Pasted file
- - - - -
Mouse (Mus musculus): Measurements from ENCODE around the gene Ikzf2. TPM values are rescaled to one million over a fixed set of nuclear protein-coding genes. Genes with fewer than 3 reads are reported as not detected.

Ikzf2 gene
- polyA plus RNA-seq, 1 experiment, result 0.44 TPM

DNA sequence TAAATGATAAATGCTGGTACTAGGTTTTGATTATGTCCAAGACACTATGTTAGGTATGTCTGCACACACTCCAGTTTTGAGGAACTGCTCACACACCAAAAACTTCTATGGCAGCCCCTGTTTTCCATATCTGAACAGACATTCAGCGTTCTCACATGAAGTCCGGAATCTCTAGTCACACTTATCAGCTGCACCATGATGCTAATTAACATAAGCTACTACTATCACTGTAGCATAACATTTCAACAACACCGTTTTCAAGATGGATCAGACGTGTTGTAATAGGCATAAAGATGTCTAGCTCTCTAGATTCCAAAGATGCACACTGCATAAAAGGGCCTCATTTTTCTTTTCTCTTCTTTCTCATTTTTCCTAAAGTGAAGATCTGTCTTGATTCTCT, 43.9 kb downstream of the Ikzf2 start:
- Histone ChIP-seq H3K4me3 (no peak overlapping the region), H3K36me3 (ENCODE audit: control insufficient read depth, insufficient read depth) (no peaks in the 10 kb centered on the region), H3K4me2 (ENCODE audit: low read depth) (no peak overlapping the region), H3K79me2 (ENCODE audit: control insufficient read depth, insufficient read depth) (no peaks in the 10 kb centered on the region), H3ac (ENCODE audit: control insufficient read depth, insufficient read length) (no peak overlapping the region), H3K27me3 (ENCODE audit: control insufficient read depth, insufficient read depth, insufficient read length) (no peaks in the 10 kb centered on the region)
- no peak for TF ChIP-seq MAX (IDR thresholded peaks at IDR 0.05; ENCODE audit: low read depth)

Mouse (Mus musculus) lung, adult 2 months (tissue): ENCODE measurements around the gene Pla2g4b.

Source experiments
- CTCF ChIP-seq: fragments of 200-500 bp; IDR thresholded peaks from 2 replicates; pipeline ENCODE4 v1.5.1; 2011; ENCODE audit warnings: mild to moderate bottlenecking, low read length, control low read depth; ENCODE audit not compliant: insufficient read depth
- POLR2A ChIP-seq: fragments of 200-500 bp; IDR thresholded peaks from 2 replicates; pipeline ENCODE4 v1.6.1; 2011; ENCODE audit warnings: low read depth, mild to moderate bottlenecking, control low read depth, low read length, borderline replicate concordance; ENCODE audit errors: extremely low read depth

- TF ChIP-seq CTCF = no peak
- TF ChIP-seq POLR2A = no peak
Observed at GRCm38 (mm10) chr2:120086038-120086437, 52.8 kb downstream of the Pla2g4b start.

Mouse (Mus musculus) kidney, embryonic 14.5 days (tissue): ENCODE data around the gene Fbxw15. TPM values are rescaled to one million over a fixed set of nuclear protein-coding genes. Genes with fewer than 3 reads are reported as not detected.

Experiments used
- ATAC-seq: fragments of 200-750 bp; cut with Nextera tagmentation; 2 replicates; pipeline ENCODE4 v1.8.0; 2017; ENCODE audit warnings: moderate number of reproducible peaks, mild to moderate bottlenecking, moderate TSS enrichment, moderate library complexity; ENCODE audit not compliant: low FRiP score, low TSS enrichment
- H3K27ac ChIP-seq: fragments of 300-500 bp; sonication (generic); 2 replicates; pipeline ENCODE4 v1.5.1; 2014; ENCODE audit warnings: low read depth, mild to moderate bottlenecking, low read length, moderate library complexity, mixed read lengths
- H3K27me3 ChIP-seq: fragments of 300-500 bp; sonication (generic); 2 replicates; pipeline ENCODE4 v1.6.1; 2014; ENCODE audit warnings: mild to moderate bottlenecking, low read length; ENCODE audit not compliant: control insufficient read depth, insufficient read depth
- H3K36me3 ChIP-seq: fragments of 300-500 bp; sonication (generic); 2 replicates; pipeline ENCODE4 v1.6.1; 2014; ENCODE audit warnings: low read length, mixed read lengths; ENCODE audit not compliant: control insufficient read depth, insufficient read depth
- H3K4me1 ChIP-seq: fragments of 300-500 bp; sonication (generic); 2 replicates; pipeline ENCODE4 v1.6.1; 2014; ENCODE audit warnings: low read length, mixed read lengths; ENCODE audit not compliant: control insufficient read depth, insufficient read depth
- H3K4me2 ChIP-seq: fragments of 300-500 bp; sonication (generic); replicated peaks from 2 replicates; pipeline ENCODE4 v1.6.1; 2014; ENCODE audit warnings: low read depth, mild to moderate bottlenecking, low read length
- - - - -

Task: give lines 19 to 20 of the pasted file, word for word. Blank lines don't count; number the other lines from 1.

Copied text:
- H3K36me3 ChIP-seq: fragments of 300-500 bp; sonication (generic); 2 replicates; pipeline ENCODE4 v1.6.1; 2014; ENCODE audit warnings: low read length, mixed read lengths; ENCODE audit not compliant: control insufficient read depth, insufficient read depth
- H3K4me1 ChIP-seq: fragments of 300-500 bp; sonication (generic); 2 replicates; pipeline ENCODE4 v1.6.1; 2014; ENCODE audit warnings: low read length, mixed read lengths; ENCODE audit not compliant: control insufficient read depth, insufficient read depth